en he could forget himself in those diverting games!
Since the first few days of his return from France, he had seen but little of the troop, except upon those gala nights. The boys were in school and he at the office, and it seemed as if their two ways had parted, after all his hopes that his return might find them reunited and more intimate than ever before. But after the first joyous welcome, it had not been so. It could not be so.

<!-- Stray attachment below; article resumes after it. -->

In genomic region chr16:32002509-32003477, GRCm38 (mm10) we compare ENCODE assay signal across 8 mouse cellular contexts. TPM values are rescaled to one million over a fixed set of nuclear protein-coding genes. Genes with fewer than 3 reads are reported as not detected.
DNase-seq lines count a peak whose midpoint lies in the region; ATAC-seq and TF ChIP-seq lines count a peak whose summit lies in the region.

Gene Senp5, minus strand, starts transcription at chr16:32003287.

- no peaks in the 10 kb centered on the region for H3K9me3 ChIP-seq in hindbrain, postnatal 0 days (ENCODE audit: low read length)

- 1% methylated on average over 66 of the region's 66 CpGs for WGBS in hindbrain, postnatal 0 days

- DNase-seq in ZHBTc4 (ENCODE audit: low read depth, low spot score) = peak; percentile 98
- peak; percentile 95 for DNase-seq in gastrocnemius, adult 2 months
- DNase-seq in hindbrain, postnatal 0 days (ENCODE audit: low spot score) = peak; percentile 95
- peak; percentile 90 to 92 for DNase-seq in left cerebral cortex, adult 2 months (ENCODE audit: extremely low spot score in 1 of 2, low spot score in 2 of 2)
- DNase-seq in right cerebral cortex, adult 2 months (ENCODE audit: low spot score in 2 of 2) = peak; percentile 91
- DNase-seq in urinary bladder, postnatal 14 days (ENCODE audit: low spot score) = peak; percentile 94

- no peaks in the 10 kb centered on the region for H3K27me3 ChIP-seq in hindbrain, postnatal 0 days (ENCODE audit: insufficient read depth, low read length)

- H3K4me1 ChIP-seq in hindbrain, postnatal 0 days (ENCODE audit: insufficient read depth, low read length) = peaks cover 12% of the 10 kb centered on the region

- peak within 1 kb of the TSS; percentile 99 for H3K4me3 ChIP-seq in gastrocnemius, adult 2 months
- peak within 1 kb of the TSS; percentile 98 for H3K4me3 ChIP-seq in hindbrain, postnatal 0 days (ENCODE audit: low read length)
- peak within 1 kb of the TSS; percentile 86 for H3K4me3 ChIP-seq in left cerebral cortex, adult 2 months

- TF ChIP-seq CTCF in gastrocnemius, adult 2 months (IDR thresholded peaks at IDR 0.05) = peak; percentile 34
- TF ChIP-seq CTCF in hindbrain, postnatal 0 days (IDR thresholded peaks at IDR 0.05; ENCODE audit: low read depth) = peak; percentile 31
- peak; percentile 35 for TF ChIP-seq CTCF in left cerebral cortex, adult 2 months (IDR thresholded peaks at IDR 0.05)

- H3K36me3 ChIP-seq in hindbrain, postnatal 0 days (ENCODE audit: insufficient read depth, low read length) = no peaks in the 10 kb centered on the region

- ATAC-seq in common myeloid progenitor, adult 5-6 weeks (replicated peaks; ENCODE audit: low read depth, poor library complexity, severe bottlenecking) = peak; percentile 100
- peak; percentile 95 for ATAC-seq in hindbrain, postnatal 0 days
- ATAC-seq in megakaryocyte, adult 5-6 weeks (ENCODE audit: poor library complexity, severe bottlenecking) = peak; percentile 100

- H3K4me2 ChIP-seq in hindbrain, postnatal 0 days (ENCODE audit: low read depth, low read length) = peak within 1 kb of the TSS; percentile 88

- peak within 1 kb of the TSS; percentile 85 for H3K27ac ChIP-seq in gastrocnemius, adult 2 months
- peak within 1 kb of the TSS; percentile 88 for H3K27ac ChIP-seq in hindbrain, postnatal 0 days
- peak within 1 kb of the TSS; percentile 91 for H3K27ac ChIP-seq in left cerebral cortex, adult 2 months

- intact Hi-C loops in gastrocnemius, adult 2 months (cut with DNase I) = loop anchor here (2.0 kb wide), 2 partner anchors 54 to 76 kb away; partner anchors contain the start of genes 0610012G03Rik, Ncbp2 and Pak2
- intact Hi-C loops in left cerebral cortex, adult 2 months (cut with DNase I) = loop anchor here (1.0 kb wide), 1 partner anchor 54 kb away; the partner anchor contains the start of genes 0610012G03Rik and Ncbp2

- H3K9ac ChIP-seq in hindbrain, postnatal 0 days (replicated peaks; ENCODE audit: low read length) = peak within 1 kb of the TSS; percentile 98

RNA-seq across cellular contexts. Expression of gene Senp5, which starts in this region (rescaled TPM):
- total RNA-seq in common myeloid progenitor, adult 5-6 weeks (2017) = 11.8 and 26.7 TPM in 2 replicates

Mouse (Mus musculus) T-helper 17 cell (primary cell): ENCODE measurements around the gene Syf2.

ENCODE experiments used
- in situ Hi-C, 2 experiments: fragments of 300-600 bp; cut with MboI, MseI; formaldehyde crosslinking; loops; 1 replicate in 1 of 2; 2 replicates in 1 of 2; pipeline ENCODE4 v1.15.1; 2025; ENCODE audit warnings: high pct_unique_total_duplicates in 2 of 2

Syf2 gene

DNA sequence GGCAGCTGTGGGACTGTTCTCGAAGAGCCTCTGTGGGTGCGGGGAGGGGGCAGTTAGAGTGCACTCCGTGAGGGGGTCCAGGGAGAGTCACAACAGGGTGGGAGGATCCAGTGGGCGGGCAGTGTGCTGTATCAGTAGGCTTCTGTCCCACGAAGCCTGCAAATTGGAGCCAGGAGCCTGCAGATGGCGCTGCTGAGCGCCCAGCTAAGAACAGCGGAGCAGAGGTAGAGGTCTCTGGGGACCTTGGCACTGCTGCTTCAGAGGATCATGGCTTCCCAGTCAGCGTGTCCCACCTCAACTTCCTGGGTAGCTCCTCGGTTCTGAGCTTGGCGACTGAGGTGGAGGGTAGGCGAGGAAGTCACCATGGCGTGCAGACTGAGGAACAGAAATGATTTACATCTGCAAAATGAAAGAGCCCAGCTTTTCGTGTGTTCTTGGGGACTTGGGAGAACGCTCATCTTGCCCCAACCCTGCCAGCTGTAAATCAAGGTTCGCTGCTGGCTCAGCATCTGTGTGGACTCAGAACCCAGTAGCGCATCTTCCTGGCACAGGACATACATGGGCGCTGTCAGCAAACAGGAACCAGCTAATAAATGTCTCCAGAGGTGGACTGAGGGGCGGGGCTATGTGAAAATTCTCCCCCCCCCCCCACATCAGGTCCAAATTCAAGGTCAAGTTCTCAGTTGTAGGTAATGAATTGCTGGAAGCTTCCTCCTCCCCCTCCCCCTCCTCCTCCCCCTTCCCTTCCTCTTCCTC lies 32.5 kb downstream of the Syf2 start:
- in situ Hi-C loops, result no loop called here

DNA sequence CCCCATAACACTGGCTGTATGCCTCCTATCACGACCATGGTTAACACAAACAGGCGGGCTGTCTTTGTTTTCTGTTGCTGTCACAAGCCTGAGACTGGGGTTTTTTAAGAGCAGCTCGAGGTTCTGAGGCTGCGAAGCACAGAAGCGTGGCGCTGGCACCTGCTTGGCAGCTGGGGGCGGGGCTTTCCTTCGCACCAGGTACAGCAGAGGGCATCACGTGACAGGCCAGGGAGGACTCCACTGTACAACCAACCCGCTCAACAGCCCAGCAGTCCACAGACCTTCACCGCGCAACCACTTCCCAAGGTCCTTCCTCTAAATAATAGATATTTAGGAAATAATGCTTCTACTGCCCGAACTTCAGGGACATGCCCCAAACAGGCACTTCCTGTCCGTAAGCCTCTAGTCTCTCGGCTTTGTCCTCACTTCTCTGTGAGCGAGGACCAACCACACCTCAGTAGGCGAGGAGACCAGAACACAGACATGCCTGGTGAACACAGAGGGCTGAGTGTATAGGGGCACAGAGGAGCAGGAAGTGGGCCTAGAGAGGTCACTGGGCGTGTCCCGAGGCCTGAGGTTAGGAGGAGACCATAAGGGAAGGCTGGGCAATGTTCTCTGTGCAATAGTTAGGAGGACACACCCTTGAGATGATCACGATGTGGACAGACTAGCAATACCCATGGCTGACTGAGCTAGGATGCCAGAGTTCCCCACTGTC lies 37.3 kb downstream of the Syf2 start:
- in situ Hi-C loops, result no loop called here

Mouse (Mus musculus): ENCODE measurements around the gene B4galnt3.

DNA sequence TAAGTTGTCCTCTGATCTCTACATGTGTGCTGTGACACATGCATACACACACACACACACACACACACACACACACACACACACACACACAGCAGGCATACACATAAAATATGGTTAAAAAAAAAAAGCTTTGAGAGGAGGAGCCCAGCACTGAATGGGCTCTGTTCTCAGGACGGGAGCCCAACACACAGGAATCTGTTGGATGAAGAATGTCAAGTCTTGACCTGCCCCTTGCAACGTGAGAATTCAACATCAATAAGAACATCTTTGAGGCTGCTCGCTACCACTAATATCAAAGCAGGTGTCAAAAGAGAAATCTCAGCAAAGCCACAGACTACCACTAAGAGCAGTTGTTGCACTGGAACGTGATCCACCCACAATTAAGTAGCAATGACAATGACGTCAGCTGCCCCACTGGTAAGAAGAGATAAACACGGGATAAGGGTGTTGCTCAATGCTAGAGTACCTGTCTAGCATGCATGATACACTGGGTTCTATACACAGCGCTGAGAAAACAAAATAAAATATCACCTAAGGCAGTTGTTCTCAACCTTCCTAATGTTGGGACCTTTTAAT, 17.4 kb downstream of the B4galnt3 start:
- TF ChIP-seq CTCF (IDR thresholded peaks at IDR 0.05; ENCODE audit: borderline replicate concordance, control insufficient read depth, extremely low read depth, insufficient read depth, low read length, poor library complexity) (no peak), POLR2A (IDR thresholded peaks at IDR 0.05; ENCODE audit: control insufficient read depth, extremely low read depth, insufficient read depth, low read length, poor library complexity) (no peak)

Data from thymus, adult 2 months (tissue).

Of course, if they had known how he loved to just sit and listen to them jolly the life out of Peewee Harris, they would doubtless have arranged to do this every night for his amusement, for it made no difference to them how much they jollied Peewee. If they had had the slightest inkling that it helped him just to listen to Roy Blakeley's nonsense, they would probably have arranged with Roy for a continuous performance, for so far as Roy was concerned, there was no danger of a shortage of nonsense. But you see they did not think of these things.
They did muc